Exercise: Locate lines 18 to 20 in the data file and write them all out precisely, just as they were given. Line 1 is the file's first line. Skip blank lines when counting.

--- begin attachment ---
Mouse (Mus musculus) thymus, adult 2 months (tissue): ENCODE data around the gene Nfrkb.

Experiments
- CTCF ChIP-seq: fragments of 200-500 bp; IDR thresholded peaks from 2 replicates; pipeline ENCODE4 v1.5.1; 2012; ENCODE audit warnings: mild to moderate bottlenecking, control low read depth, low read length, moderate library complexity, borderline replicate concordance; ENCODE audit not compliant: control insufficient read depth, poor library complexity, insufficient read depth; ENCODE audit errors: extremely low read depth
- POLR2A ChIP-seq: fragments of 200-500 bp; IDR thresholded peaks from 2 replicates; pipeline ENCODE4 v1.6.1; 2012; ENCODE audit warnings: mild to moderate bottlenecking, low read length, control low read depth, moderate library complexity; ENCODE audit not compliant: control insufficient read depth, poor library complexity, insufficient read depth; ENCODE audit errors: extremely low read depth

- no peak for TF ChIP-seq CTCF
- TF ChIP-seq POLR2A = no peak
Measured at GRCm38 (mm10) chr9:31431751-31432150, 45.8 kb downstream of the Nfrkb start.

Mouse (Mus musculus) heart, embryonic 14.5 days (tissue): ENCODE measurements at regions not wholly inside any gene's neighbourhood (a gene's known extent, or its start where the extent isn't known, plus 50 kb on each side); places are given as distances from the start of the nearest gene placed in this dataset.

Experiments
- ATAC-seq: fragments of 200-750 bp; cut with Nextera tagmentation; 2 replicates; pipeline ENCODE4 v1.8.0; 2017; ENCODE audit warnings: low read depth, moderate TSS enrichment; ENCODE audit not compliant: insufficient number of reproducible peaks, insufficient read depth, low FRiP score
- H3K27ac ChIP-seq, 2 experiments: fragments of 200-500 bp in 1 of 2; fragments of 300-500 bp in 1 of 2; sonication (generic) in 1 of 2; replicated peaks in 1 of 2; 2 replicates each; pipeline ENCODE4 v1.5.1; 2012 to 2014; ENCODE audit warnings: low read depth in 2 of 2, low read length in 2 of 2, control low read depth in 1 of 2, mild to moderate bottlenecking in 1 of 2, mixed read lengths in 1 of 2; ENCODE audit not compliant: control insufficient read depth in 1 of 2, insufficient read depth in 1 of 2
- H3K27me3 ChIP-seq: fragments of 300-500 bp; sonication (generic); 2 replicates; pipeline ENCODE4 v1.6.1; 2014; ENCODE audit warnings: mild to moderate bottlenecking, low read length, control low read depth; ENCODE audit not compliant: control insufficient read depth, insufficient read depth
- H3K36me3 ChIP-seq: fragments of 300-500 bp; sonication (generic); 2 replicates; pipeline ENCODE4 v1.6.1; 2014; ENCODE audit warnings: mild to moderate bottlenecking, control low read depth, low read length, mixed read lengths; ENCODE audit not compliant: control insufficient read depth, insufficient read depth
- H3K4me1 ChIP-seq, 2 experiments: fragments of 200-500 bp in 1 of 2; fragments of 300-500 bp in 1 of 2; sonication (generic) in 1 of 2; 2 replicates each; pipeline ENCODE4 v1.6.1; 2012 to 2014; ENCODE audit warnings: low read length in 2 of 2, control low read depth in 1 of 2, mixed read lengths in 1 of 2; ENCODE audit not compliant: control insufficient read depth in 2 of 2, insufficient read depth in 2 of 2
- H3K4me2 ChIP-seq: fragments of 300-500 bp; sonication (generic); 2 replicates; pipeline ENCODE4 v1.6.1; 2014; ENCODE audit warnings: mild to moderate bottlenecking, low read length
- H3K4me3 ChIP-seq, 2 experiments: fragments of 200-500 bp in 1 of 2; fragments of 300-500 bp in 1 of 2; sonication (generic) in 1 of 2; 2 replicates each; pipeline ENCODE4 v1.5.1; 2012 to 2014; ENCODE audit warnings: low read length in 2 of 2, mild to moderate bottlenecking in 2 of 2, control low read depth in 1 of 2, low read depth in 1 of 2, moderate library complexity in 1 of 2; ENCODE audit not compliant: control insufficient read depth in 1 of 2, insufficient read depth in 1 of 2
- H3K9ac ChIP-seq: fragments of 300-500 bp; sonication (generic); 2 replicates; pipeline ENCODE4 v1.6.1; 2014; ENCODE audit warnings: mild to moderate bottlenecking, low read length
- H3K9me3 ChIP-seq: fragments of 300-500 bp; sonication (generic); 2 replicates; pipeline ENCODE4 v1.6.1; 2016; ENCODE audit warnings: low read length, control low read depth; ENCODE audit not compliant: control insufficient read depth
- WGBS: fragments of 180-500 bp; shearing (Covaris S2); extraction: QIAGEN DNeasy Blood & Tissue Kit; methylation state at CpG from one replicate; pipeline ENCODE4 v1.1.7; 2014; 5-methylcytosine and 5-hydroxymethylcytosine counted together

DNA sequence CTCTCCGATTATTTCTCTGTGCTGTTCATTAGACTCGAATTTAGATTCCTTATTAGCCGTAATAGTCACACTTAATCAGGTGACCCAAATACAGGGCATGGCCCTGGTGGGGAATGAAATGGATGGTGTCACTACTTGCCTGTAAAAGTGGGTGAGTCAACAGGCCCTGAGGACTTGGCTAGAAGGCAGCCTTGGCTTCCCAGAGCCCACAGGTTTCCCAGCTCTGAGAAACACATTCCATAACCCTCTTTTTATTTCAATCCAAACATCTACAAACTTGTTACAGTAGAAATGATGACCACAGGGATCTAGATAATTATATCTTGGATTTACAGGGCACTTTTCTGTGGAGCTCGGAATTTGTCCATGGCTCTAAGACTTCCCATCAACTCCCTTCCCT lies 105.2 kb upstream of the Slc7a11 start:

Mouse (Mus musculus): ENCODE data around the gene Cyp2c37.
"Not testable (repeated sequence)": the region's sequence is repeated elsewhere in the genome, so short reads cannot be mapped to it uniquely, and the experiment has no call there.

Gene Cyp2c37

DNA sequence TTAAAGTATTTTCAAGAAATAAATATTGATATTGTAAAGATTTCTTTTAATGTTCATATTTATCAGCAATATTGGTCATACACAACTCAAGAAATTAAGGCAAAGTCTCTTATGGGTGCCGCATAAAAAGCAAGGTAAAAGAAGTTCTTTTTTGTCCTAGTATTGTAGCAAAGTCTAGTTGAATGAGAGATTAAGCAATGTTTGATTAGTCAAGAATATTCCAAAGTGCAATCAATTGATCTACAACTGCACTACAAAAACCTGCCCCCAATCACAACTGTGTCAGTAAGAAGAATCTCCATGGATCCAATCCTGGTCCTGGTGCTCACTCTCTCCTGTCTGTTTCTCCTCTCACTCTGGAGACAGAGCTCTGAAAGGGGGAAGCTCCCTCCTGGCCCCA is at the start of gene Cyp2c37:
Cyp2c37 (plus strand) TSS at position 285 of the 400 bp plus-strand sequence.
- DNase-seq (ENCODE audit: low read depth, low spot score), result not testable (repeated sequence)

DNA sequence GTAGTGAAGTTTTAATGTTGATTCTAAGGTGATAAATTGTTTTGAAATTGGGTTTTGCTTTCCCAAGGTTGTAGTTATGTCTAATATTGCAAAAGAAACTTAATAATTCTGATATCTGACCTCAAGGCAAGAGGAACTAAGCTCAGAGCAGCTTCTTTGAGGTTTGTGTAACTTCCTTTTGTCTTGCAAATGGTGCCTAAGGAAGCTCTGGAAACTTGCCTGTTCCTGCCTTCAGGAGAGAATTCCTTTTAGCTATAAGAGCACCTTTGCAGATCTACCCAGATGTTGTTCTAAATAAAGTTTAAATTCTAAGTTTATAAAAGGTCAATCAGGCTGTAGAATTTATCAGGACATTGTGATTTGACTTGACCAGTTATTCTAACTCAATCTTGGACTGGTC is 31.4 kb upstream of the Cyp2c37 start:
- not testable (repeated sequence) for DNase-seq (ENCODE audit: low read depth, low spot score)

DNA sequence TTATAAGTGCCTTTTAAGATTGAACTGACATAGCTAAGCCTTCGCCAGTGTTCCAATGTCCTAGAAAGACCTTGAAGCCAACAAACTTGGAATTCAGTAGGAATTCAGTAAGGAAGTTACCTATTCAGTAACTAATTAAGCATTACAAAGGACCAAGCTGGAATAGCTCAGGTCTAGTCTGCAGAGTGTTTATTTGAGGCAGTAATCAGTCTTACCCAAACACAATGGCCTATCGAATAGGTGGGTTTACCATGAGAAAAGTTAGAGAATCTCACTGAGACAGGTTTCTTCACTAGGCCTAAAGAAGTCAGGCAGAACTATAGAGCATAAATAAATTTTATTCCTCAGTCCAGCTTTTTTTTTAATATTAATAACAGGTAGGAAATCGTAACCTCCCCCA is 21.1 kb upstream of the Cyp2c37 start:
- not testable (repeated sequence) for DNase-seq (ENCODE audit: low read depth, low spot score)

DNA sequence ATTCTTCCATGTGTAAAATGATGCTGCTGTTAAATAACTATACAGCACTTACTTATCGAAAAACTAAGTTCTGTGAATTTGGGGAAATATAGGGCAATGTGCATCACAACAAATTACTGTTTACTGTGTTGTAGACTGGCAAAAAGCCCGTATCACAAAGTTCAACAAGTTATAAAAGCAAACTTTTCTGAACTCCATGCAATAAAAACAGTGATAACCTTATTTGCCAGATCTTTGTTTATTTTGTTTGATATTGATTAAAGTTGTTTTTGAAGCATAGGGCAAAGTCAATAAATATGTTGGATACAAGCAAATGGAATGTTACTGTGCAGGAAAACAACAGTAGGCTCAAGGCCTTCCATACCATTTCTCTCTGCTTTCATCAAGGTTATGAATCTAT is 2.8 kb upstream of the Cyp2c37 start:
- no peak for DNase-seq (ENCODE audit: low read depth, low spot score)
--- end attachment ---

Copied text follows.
- H3K9me3 ChIP-seq: fragments of 300-500 bp; sonication (generic); 2 replicates; pipeline ENCODE4 v1.6.1; 2016; ENCODE audit warnings: low read length, control low read depth; ENCODE audit not compliant: control insufficient read depth
- WGBS: fragments of 180-500 bp; shearing (Covaris S2); extraction: QIAGEN DNeasy Blood & Tissue Kit; methylation state at CpG from one replicate; pipeline ENCODE4 v1.1.7; 2014; 5-methylcytosine and 5-hydroxymethylcytosine counted together

DNA sequence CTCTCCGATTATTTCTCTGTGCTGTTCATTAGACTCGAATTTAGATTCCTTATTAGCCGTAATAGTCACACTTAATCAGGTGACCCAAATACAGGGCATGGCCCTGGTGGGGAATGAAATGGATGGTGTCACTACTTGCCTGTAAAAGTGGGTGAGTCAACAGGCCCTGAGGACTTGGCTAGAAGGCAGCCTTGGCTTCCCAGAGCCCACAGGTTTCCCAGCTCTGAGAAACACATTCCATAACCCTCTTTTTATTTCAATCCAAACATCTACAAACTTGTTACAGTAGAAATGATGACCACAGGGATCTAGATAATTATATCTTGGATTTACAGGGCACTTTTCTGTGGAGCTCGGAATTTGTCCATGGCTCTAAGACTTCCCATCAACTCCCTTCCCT lies 105.2 kb upstream of the Slc7a11 start: